California Set On "Getting to Zero" When it Comes to HIV


California health officials’ “Getting to Zero” plan aims to dramatically cut the number of HIV cases in California through increased surveillance, access to care, and treatment.

In response to the HIV epidemic in California, the state’s Department of Public Health (CDPH) and the Office of AIDS (OA) teamed up with other local health jurisdictions and the like in 2013 to compose an Integrated HIV Surveillance, Prevention, and Care Plan, one that is based on the framework of the National HIV/AIDS Strategy (NHAS) that had been released only three years before it. Now, California health officials update their Integrated Plan to reflect their overall goal of “Getting to Zero.”

California health officials believe that there are three main factors that should be considered before this new vision can be realized: improving HIV surveillance through increased testing, preventing new infections through transmission, and providing people who are living with HIV (PLWH) with effective care and treatment options.

According to their revised plan, “Getting to Zero…means getting to a time when there are: Zero New HIV infections; Zero AIDS-related deaths; and Zero Stigma and Discrimination Against PLWH.”

Karen Smith, MD, MPH, director of the California Department of Public Health, said in a press release, “Thanks to better treatment and prevention options, new testing technology and better access to health care, California has reached a point where we can envision the possibility of zero new HIV infections.” As a first step towards this goal, health officials hope to cut the number of new HIV diagnoses down to less than 2,500 each year, which would essentially cut the number of reported cases in half.

Despite how ambitious the goal to zero appears to be, healthcare officials believe that it is attainable. Hyman Scott, MD, a researcher and clinician with Bridge HIV at the San Francisco Department of Public Health noted in a press release that if disparities in HIV treatment among race, ethnicity, and age are not taken into account, however, the goal will not be reached.

According to the Executive Summary of the California Needs Assessment for HIV, in 2014 (the most recent statistics available) out of 139,000 PLWH in California, 91% had received HIV diagnoses. Of those individuals, 87% were male and 73% were comprised of gay, bisexual, or other men who have sex with men (MSM); 14% of that number consisted of injection drug users. Although the highest number of PLWH (42%) were caucasions, African Americans had the highest prevalence rate. In addition, out of the 5,002 individuals who were newly diagnosed with HIV in 2014, the highest rate of new infection was among African Americans (38.5 per 100,000), with Hispanics/Latinos having the second highest rate (14.8 per 100,000).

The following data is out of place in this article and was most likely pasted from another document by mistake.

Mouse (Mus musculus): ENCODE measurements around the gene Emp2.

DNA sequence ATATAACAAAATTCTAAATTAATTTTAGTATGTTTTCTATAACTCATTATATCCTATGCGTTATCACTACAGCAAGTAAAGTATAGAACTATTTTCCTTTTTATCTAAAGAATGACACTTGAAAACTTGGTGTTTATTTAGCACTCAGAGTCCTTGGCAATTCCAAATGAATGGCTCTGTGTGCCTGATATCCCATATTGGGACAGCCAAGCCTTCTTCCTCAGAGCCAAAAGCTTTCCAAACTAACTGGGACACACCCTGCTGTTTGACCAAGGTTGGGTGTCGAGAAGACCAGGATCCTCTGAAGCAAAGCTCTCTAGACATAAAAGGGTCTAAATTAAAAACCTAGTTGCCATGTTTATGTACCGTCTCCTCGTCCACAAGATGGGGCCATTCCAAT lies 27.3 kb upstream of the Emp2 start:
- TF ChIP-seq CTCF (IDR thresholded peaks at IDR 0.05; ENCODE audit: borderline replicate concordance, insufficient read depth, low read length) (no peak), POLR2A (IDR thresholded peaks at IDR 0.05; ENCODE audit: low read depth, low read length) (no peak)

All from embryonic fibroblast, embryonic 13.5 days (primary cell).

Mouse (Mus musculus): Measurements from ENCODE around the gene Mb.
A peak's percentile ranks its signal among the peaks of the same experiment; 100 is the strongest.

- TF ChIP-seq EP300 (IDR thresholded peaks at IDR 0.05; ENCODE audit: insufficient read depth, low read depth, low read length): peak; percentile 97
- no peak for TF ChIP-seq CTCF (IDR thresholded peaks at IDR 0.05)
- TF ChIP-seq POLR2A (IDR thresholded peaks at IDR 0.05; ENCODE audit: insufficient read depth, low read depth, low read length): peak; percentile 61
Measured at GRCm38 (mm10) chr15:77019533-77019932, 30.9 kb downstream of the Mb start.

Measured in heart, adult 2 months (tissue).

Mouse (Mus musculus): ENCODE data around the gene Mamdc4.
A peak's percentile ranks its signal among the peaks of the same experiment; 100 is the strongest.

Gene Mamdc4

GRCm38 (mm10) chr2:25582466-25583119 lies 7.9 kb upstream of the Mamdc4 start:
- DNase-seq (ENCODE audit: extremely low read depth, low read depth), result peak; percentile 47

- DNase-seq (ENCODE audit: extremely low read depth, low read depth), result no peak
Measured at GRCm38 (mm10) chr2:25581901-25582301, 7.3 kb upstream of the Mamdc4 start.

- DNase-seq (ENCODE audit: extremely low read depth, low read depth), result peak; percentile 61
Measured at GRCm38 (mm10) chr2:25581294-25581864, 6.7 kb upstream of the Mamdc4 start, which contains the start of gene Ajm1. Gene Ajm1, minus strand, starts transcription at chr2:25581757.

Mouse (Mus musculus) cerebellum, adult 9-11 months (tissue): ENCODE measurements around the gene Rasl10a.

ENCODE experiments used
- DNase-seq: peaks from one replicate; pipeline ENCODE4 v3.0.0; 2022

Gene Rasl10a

African American and Latino immigrants not only have higher HIV prevalence rates, but they also have lower testing rates, according to the press release. Oftentimes, individuals who are infected with HIV are unaware of their status, particularly if they are not routinely tested. Therefore, increasing the number of individuals who receive routine HIV testing is an essential aspect to reaching the intended goal that 95% of PLWH actually receive their diagnosis.

According to Dr. Scott, “We want people to be aware of their HIV status so they can access care and treatments that are really life-saving…If somebody is engaged in treatment and has a suppressed viral load, then the risk of onward transmission is negligible.”

The California Needs Assessment for HIV summary states that the 26.2 to 28.3 million California residents should be tested for HIV at least once in their lifetime. However, under 41% of California residents have actually gone for testing. Routine testing is even more important for those who are at higher risk for infection, such as MSM, but a number of barriers to testing still remain for high risk populations. These barriers include: “lack of insurance, clinician knowledge, attitudes and practices, and lack of HIV-testing reminders integrated in to electronic health records.”

Healthcare officials hope that with routine testing, infected individuals will be aware of their status and will, thus, seek treatment as early as the same day as their diagnosis. The “Getting to Zero” plan seeks to be that link between infected individuals and the healthcare system by linking infected individuals with healthcare providers within a 72-hour timeframe.

In addition to routine testing, the goal entails increasing the use of pre-exposure prophylaxis, or PrEP. According to the Centers for Disease Control and Prevention, PrEP has the ability to reduce new HIV infections by a whopping 70%, and is estimated to prevent around 185,000 new infections by the year 2020. PrEP is especially helpful for at-risk populations. Recent research has shown that by taking PrEP daily individuals can reduce their risk for infection by 90%. Around 200 clinics in California offer PrEP and around 9,000 residents are currently receiving it.

According to Dr. Scott, “PrEP is a game-changer that can really transform our HIV prevention strategies in California and across the nation.”

The OA and the California Department of Health Care Services currently have a budget of approximately $994 million dollars for 2016-2017 to go towards HIV-related services. Through a combination of “federal, state, and local” dollars, this plan would “utilize existing state resources,” with no additional cost. With this plan, California healthcare officials hope to make “getting to zero” not only probable, but possible, which can ultimately save a number of lives in the process.

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